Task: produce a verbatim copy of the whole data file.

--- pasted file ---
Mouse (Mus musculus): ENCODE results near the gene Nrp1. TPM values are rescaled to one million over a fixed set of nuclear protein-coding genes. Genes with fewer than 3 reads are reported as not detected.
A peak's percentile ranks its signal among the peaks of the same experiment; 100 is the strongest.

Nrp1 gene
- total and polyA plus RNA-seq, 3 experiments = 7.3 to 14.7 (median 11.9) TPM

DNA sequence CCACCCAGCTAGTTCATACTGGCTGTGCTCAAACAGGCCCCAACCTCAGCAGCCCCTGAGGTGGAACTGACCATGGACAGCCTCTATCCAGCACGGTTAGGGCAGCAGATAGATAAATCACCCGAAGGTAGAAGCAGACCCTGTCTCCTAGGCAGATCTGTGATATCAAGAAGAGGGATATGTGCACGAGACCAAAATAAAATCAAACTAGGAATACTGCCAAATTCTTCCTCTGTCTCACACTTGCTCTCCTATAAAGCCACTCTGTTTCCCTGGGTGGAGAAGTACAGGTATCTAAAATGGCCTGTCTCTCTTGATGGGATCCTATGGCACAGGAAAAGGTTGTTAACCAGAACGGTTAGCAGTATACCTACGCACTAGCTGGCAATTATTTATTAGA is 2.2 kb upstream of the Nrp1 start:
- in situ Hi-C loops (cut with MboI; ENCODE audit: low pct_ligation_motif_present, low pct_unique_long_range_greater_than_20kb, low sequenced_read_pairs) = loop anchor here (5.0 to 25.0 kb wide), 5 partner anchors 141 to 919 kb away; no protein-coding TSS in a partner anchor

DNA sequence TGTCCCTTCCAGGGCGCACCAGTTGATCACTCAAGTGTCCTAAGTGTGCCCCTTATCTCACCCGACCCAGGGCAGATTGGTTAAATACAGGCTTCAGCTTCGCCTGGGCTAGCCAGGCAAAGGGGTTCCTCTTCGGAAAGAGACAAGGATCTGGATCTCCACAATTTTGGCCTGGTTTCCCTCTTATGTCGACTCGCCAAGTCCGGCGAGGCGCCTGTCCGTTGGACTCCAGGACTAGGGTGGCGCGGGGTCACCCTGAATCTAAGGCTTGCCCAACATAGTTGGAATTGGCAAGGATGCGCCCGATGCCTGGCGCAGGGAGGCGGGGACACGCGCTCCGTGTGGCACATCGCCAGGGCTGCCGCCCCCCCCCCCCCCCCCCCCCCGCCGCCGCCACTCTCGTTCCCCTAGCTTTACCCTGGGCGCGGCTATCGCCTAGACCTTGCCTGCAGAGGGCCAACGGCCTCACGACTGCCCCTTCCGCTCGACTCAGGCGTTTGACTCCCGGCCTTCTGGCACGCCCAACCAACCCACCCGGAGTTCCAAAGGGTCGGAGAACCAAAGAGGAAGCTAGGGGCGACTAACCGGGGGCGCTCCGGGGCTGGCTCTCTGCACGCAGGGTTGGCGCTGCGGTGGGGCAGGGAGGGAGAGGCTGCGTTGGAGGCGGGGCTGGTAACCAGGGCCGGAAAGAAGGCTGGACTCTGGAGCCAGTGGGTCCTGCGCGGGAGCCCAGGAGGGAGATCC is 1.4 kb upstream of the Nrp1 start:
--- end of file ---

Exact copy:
Mouse (Mus musculus): ENCODE results near the gene Nrp1. TPM values are rescaled to one million over a fixed set of nuclear protein-coding genes. Genes with fewer than 3 reads are reported as not detected.
A peak's percentile ranks its signal among the peaks of the same experiment; 100 is the strongest.

Nrp1 gene
- total and polyA plus RNA-seq, 3 experiments = 7.3 to 14.7 (median 11.9) TPM

DNA sequence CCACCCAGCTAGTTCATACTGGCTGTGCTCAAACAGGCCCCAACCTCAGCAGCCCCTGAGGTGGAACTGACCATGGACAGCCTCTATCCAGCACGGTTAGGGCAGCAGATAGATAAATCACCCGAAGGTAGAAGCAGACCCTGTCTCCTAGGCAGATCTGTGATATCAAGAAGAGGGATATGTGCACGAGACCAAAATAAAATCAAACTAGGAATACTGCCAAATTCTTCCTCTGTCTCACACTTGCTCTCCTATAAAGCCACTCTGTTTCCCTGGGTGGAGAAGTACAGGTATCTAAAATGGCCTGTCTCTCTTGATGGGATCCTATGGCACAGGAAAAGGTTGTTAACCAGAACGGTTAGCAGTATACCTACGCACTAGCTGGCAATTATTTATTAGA is 2.2 kb upstream of the Nrp1 start:
- in situ Hi-C loops (cut with MboI; ENCODE audit: low pct_ligation_motif_present, low pct_unique_long_range_greater_than_20kb, low sequenced_read_pairs) = loop anchor here (5.0 to 25.0 kb wide), 5 partner anchors 141 to 919 kb away; no protein-coding TSS in a partner anchor

DNA sequence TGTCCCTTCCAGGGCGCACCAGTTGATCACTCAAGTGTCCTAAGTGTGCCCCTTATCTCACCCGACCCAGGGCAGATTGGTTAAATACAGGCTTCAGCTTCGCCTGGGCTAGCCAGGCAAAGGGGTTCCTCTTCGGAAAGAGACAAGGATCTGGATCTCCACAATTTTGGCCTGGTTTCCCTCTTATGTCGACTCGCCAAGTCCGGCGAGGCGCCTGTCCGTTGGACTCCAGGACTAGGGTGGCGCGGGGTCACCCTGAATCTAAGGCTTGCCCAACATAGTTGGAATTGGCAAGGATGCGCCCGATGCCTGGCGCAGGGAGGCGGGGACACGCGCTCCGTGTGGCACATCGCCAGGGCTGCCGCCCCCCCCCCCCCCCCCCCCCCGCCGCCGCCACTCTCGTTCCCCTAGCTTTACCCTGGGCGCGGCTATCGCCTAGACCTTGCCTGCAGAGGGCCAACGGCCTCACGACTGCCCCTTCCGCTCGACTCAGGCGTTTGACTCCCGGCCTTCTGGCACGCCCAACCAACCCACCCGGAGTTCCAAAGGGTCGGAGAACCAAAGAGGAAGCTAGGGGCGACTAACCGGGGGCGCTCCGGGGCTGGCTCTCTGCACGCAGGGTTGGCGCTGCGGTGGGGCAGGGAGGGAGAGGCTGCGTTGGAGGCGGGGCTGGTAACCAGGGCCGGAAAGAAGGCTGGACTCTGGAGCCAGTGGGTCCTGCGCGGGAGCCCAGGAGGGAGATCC is 1.4 kb upstream of the Nrp1 start: